However the negligible chance of finding any politicians who could run a country in this way ensures this is just a theoretical concept that probably works on paper but not in reality.

Very true!

(But not a reason why they won't try it).

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All this talk about VAT being a short term boost to inflation.

Is the subtext that in the longer term, VAT is deflationary?

Serious suggestion BTW...

This particular VAT rise is inflation neutral as far as I can see, as it was the same as the VAT rise last year.

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Higher pricing will lead to reduced volumes. Reduced volumes for retail mean they need to sell those fewer items at even higher markups to meet the bills, espeially if those bills are themselves rising or in the case of rents being kept artificially high).

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Doesnt adding VAT make sense from a 'rebalancing the economy' mantra. Ie diversifying away from consumption and toward production.

Yes, we know its regressive, but given socialist Sweden has a 25% VAT rate and many US red states just 5-10% doesnt tell us much about equality in itself.

If you want people to produce, it is just aboiut the worst tax. The clue is in the name

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By this argument, any inflation is 'deflationary' if it removes demand from the economy. i.e all inflation is deflationary if it is not wage inflation. Language, don't you love it. :D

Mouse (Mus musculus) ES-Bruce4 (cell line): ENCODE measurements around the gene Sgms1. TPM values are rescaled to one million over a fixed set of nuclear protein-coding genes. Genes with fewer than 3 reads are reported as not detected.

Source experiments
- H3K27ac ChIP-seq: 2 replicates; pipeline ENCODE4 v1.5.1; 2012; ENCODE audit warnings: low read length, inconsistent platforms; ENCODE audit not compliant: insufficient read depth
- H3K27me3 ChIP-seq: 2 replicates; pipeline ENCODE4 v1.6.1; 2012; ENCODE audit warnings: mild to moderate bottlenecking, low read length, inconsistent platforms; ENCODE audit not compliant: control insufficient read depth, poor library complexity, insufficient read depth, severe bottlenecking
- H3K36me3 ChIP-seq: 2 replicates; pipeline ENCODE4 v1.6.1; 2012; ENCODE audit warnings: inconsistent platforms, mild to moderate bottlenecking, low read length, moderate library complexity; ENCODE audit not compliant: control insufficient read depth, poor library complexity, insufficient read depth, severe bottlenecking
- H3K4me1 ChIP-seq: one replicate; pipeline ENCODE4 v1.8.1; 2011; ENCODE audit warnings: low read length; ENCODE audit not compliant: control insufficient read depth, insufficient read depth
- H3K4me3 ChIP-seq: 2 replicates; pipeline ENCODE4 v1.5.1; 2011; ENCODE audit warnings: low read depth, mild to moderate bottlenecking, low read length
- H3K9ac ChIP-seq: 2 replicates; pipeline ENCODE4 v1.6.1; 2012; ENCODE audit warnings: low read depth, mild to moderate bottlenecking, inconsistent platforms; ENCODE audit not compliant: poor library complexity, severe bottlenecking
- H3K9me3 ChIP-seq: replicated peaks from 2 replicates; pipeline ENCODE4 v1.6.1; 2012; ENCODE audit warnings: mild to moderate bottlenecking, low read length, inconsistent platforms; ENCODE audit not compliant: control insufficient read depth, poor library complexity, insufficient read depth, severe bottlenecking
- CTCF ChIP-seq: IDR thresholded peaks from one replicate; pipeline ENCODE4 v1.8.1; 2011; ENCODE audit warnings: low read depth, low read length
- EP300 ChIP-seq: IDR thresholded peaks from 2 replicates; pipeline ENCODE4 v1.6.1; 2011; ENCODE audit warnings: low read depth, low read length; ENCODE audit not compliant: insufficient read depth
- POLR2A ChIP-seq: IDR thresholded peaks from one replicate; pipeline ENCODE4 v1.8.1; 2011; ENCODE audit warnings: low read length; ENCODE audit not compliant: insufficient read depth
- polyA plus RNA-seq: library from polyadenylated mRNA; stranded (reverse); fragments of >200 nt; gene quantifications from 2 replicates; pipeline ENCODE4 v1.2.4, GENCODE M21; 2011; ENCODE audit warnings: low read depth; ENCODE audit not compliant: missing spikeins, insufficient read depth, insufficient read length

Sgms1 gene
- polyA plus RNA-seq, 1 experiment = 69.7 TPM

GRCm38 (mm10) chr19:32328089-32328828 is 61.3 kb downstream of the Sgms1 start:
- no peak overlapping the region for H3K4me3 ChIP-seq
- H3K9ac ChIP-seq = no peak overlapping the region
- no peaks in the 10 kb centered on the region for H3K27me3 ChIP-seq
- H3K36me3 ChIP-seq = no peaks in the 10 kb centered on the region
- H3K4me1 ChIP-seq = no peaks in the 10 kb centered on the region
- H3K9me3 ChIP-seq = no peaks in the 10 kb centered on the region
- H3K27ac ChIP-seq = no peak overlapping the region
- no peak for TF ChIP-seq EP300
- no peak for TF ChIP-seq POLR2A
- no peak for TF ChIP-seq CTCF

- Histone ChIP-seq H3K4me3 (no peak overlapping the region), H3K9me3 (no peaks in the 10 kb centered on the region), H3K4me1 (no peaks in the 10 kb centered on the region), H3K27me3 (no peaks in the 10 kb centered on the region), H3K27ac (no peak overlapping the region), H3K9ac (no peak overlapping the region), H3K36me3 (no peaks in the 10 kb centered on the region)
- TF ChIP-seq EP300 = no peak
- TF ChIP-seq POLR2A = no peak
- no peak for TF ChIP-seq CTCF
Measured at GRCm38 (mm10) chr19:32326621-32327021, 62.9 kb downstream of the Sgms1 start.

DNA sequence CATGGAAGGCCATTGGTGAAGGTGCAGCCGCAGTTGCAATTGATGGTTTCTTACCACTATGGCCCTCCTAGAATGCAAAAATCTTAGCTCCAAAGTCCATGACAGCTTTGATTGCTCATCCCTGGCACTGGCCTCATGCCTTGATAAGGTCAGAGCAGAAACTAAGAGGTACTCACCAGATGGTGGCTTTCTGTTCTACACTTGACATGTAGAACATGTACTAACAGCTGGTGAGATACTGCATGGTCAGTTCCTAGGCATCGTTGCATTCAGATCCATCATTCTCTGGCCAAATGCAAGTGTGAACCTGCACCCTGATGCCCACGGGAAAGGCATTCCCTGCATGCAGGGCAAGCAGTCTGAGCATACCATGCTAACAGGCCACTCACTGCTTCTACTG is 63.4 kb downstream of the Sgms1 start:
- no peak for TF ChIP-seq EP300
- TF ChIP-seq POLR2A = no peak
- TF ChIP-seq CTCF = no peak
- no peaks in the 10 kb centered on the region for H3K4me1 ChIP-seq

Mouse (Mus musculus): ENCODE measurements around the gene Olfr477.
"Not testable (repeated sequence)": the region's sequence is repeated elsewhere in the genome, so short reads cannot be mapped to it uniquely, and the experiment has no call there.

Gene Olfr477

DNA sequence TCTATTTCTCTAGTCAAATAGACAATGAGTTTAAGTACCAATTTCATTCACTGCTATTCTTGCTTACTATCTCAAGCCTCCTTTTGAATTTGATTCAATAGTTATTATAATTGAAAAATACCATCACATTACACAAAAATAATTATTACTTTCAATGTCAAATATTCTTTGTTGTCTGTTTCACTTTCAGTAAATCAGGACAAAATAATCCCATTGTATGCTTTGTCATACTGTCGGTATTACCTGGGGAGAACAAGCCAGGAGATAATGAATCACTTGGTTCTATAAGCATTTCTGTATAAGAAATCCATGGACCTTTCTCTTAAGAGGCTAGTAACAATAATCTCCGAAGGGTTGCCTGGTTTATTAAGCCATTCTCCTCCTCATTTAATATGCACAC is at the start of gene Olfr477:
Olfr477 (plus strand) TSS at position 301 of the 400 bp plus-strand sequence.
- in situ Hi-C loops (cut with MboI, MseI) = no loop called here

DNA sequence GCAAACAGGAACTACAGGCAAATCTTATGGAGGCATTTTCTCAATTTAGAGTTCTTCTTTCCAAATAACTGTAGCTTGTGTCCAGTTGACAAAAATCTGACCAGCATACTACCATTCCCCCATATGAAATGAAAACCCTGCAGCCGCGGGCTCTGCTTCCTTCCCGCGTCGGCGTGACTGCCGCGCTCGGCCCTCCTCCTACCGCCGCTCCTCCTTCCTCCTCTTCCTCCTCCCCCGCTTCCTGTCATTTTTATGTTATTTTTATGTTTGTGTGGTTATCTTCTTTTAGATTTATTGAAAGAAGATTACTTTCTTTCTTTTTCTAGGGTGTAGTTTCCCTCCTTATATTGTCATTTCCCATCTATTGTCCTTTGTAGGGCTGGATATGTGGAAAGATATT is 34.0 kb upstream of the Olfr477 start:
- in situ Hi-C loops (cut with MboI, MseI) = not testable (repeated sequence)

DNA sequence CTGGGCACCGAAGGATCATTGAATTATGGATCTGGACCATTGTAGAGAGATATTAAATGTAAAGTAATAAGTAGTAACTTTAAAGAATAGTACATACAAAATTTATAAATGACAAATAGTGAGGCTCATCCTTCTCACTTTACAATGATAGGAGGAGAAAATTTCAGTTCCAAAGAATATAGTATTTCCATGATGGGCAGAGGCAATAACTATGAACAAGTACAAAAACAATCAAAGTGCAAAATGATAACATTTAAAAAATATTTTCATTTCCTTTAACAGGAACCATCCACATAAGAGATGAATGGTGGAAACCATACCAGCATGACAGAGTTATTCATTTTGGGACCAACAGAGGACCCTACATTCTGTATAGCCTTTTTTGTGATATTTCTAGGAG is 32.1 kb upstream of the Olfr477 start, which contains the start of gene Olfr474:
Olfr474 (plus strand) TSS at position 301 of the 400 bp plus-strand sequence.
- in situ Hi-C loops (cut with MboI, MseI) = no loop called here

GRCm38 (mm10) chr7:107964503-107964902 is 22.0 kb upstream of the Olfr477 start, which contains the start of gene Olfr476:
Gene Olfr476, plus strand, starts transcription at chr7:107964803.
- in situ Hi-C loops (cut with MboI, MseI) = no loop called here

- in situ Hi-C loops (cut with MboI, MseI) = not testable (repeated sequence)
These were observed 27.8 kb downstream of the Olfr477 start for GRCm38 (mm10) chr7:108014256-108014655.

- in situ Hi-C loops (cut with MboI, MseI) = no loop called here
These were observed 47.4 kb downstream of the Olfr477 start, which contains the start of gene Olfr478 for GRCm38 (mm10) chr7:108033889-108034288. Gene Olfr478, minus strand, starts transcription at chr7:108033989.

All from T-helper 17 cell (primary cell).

Brilliant - someone call the TV 'everything is really OK' economics pundits and the deflationists, they need a new mantra as "if you strip out all the inflationary factors, there isn't really any inflation" is starting to get a bit old and tired ... :lol:

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HMRC banks with RBS I believe.

Actually, it is with Citibank. American government backed bank is safer than anything else I suppose...

083210

Sortcode083210Account12345678IBANBankCITIBANK NABank BICBranchHmrc Direct TaxesBranch BICAddressC/O Citi Citigroup CentreTownLondonPostcodeE14 5LBPhone020 75005000

But you get what I mean - anything that private sector can spend is inflationary, anything that gets frozen away by the HM government is deflationary.

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By this argument, any inflation is 'deflationary' if it removes demand from the economy. i.e all inflation is deflationary if it is not wage inflation. Language, don't you love it. :D

EDIT: and apparently we're getting a lot of deflation at the moment - perhaps the deflationists were right.

IMO, VAT will boost the indexes like CPI, but it will decrease demand too.

Do the price indexes (CPI/RPI) reflect the quantity of transactions well, I wonder?

Unless wages increase, I would imagine that most people have to cut back when prices go up => less demand/spending.

EDIT: Additionally, over time, spending habits should be reflected in the new basket of cheaper goods. This would appear as if inflation was falling, when in fact, peoples spending habits were instead.

I'm not saying it is easy to measure - food has certainly got cheaper over the years, as have clothes etc - but I think the price indexes have their limitations in measuring buying power.

Edited by Traktion

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  • 312 Brexit, House prices and Summer 2020

    1. 1. Including the effects Brexit, where do you think average UK house prices will be relative to now in June 2020?


      • down 5% +
      • down 2.5%
      • Even
      • up 2.5%
      • up 5%